Naturalist Sarah, M/V Sea Lion, San Juan Safaris

New Orca Calf is a Girl!

Friday, January 9th, 2015

There is a lot of mystery surrounding new baby orca J50, but one thing is now clear.  It’s a girl!  The telling photograph was snapped and everyone could not be happier with the results.  A healthy population needs females in order to continue matrilines and produce more offspring.  Currently the Southern Resident Killer Whale population has more breeding age males than females, which does not bode well for future offspring.  We can only hope that little J50 survives this first crucial year and then continues to grow and thrive into adulthood.  Females typically become sexually mature around 13 years of age and will typically have 4 calves in a lifetime.  Orcas travel in matrilines, which means that the group is defined by the mothers, so it is very exciting that the J16 matriline continues to grow.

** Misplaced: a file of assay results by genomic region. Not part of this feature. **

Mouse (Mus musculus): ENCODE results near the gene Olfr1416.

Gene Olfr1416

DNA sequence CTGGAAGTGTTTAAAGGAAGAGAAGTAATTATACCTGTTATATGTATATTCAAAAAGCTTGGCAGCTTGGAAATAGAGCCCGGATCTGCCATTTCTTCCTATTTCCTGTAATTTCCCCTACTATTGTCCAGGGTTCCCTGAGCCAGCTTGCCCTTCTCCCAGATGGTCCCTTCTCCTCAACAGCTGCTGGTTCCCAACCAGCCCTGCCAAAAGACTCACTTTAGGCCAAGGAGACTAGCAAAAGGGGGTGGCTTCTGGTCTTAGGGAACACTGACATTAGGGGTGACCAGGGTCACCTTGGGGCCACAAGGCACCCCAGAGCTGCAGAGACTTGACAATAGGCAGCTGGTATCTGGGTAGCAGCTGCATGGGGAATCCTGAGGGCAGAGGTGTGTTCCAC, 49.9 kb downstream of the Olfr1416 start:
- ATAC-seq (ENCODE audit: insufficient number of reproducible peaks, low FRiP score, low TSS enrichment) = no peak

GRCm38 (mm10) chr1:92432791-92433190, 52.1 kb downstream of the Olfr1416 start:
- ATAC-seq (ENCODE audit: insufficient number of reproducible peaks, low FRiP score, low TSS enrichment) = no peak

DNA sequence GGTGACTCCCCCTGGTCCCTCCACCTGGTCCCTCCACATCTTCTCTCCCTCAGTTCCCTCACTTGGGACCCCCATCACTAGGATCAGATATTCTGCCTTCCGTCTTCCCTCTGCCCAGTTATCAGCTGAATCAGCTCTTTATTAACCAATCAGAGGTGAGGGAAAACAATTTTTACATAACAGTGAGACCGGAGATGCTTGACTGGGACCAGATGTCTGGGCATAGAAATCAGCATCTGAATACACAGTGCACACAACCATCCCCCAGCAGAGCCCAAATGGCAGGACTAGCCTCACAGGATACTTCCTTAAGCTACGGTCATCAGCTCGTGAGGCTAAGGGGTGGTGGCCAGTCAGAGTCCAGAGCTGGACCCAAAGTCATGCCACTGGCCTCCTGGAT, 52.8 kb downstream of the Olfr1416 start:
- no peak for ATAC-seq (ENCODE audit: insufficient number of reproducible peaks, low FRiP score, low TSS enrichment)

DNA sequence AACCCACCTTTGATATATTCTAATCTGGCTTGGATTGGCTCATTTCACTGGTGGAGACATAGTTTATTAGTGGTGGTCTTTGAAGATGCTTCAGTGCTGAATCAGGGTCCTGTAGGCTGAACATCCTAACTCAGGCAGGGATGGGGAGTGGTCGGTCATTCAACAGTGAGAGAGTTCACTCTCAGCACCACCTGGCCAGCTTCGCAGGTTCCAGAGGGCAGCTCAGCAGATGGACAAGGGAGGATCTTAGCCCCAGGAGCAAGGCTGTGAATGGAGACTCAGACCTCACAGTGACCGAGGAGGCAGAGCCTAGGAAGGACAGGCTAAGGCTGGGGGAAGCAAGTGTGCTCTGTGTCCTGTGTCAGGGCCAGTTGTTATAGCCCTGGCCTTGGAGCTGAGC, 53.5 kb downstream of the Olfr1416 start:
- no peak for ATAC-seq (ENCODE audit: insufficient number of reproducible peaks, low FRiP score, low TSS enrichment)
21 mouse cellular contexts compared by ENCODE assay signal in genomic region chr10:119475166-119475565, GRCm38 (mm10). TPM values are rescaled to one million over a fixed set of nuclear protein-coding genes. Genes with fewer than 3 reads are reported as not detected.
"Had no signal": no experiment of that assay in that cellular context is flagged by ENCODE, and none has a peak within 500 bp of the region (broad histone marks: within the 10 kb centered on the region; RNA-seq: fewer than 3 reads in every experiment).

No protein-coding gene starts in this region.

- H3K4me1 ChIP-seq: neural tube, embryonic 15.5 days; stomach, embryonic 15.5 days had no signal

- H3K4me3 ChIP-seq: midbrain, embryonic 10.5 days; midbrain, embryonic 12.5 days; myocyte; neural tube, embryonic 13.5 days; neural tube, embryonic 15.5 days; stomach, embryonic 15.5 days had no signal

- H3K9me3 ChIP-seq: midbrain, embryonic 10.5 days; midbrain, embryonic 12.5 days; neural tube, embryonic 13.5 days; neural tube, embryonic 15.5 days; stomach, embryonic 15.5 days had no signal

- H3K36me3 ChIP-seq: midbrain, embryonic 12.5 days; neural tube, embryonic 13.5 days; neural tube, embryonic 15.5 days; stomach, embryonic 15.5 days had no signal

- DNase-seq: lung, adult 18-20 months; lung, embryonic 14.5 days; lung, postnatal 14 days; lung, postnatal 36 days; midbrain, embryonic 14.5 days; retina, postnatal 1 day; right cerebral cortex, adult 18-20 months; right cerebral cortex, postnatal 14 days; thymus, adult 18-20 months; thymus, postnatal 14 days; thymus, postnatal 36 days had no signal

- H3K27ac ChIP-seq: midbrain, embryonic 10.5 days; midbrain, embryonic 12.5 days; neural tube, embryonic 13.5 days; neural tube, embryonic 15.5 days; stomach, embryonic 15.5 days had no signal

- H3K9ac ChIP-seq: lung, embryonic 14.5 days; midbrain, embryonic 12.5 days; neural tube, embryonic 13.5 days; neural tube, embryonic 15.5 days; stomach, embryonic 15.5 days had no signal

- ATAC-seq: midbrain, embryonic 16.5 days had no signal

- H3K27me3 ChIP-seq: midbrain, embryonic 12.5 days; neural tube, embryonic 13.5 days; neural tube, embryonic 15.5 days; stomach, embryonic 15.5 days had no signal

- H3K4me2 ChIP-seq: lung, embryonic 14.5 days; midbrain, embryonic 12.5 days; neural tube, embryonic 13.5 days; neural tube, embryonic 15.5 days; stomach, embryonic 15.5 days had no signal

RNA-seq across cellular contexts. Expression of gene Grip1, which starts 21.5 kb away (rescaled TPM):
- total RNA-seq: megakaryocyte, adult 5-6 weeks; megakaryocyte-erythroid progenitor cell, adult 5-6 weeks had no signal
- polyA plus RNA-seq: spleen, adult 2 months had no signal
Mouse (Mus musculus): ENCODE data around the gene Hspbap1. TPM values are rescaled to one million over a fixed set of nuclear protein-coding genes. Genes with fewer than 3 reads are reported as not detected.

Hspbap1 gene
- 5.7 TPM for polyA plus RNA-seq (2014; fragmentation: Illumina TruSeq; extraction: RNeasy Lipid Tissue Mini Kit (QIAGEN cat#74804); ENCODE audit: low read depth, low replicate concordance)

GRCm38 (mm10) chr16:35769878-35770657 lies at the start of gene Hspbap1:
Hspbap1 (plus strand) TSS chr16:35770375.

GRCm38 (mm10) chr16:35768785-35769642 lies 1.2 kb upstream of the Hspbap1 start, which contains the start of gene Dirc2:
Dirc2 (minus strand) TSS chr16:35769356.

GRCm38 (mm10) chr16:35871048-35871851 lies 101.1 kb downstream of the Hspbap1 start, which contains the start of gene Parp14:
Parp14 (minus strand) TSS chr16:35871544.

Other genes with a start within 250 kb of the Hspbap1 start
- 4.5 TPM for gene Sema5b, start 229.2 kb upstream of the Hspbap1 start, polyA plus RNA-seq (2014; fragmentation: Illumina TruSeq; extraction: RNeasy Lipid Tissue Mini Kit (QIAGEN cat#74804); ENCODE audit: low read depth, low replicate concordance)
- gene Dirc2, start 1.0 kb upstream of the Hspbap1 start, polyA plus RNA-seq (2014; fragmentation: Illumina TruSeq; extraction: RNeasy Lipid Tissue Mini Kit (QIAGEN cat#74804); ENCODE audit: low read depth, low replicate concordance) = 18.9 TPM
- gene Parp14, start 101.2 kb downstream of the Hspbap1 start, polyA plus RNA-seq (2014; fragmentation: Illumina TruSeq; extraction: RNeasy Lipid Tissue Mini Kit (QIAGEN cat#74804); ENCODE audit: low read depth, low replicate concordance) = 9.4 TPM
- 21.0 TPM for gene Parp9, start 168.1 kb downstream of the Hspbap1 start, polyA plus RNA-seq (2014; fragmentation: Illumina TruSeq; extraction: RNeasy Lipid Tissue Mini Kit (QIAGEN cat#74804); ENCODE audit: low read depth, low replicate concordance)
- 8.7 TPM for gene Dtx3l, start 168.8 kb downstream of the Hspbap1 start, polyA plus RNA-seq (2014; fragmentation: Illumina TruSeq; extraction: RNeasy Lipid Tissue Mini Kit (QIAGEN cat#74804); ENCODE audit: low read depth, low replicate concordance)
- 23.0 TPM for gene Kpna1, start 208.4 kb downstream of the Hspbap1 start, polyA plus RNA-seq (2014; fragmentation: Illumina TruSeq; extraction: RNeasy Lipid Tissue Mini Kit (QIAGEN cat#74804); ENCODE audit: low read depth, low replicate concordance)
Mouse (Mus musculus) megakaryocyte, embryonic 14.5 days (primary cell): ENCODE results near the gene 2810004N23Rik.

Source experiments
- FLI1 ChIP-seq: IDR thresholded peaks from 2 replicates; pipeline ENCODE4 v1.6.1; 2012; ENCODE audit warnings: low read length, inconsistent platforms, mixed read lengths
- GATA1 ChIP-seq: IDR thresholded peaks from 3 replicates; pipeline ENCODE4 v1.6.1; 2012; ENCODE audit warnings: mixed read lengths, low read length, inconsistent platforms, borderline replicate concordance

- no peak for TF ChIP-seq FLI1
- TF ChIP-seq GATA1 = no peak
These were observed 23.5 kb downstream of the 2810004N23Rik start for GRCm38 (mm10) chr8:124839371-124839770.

Speaking of J16, researchers are now unclear if she is indeed the mother or grandmother.  J50 has rake marks on her dorsal fin, and researches think that another orca helped with the birth of the new orca calf.  Orcas are very social and intelligent creatures, making an orca midwife not too far fetched.  J36, J16′s daughter, is another possible candidate for being J50′s mother. J16, at 43 years of age, would be the oldest known orca to give birth to a healthy calf.  At 16 years of age, J36, has yet to have a calf and everyone has been eagerly awaiting the day.  J16 was not on scene with the rest of her family when J50 was first observed and it is possible she was recovering from a tough delivery and letting grandma do a little baby sitting.  J50 has been observed leaving J16′s side, which leads some to believe that she is not the mother, as typically calves never leave mom’s side.  Through further encounters and observation, we hope to figure out the mystery surrounding J50′s birth.  For now, we are just happy that the little orca seems happy, healthy, and playful!